If you don’t have Acorn TV, you can sign up for a 7-day free trial, catch the first few episodes (the rest will stream on Mondays from now through Jan. 4), then decide if it’s worth $5.99/month to you. One of two Anglophile streaming services (BritBox is the other), Acorn TV is television made for viewers in Ireland and the UK, Australia, New Zealand and Canada. In other words, it’s made for a foreign audience, except most of it is in English, so you don’t have to sweat the subtitles (although, pro tip, subtitles actually make TV watching easier). So it’s different in a lot of ways. (Think British Arrows vs. American commercials.) To get an idea of what’s available now, see a current “Best Shows on Acorn TV” article – for example, this one on Paste.

The picks

V is for virtual, L is for live and in person.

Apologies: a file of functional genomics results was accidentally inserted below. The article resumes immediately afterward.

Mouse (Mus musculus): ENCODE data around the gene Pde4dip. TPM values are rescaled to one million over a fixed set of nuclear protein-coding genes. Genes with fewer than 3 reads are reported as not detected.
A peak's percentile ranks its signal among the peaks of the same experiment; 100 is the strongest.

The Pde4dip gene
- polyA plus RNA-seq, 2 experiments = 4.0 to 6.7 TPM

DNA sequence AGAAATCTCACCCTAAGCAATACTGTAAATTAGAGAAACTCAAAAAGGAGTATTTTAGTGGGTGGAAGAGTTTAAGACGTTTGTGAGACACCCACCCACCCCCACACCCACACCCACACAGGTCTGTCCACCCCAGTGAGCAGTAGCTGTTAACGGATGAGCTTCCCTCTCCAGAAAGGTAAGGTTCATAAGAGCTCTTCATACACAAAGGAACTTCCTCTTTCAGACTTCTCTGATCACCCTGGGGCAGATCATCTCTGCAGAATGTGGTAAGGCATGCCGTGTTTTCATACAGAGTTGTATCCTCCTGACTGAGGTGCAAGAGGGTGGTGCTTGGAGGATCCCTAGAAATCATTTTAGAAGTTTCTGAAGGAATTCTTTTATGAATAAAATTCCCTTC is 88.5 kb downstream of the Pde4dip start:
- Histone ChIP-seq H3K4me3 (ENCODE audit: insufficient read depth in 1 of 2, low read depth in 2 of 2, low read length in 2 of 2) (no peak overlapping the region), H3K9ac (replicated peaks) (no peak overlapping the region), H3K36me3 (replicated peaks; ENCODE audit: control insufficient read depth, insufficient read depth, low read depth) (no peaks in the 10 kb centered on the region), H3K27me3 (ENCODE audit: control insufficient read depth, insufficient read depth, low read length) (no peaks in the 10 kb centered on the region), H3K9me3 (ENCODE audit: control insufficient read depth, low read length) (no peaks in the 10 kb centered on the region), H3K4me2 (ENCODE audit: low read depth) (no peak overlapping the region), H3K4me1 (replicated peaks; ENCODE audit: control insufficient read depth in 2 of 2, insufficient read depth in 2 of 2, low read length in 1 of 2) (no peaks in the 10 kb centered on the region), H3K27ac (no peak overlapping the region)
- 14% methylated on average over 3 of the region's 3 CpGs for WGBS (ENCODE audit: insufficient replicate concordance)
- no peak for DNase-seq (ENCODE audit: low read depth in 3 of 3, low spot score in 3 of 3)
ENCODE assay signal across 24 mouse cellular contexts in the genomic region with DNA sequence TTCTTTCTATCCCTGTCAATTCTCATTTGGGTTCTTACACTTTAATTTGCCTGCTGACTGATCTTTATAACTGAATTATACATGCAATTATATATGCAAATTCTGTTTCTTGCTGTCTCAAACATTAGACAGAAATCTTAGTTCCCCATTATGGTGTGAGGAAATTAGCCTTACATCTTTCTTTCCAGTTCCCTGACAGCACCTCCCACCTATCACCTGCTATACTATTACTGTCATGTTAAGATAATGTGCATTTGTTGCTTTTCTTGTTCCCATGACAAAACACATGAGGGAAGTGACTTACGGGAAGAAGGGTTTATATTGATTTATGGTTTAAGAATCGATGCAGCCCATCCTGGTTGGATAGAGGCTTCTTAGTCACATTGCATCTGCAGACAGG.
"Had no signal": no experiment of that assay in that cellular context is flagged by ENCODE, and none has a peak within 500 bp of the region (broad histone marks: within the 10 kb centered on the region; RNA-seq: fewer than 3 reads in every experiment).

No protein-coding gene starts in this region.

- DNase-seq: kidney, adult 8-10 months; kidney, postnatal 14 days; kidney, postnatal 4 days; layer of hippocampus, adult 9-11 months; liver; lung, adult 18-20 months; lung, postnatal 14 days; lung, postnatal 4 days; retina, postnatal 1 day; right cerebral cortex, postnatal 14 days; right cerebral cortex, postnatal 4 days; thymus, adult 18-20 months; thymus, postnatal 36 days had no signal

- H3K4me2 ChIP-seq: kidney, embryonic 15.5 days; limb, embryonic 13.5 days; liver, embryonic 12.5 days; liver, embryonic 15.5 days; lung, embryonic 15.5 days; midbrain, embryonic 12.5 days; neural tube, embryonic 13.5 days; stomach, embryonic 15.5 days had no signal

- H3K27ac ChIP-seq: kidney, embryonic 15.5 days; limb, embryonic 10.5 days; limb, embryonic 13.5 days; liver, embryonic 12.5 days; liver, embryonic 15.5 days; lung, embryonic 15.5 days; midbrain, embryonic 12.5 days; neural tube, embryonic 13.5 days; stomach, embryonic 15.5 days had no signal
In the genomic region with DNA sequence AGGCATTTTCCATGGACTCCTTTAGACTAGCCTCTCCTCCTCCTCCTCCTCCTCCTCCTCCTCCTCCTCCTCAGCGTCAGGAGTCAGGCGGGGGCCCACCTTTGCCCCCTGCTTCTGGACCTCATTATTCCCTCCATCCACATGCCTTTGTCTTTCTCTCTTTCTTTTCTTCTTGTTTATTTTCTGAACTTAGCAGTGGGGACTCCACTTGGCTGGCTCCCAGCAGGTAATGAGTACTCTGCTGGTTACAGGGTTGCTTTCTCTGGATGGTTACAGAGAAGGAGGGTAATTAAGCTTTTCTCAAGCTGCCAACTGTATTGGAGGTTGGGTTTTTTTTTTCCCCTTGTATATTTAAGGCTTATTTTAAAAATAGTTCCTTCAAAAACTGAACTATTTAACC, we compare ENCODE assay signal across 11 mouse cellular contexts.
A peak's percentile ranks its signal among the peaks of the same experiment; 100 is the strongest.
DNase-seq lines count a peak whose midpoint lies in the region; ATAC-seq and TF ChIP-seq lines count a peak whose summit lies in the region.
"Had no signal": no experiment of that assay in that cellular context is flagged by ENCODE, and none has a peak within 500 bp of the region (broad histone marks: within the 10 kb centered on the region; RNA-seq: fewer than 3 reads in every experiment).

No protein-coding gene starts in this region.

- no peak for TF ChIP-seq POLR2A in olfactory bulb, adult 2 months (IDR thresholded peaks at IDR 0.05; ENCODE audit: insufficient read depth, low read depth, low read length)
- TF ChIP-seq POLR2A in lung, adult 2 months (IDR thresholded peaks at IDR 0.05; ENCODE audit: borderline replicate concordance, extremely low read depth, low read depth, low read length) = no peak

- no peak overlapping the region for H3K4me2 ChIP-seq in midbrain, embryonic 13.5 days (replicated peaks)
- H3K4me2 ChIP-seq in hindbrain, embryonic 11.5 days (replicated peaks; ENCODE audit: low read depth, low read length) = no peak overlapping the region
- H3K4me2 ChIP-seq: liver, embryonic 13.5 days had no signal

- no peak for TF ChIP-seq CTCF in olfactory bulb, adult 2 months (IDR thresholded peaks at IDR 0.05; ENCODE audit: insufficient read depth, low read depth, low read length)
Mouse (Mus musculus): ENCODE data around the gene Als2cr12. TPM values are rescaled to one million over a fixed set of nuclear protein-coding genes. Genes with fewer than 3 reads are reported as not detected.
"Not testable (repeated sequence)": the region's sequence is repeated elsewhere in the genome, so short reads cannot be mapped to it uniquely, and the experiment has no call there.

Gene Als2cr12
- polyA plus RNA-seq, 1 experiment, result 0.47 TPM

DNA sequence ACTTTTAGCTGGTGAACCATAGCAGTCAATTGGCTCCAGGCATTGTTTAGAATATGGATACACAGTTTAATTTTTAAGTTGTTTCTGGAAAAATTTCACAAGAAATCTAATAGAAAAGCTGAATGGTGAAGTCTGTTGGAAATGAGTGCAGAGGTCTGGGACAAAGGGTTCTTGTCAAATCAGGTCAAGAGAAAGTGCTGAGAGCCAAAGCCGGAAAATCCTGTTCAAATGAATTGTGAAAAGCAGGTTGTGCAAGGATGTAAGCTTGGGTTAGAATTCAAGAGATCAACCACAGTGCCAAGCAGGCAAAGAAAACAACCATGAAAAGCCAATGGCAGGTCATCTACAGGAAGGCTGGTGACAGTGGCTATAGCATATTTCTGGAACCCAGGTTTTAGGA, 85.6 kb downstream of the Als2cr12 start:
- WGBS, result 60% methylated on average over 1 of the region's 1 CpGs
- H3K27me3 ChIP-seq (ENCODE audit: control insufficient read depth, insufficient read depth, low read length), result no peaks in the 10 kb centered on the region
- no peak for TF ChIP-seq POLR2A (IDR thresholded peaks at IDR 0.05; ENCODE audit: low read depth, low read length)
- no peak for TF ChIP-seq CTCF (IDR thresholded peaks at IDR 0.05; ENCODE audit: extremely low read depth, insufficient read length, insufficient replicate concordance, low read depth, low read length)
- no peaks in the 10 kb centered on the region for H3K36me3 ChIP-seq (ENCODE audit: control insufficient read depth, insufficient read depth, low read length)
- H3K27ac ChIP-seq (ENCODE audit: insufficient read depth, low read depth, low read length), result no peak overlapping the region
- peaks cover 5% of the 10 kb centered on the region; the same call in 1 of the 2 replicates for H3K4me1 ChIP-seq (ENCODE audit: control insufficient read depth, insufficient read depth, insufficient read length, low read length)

V Tonight (Wednesday, Dec. 9) at 7 p.m.: Minneapolis Parks Foundation: Next Generation of Parks Series: A “Wild and Rare” Talk. With winter about to close in (you know it will happen sooner or later), Adam Regn Arvidson, author of “Wild and Rare: Tracking Endangered Species in the Upper Midwest,” will take us on a tour of plant, animal, and human characters in our unique natural world and explore how we’re all connected. Free, with registration required. The Next Generation of Parks will return in February as part of the Great Northern and in April with “The Sioux Chef” Sean Sherman.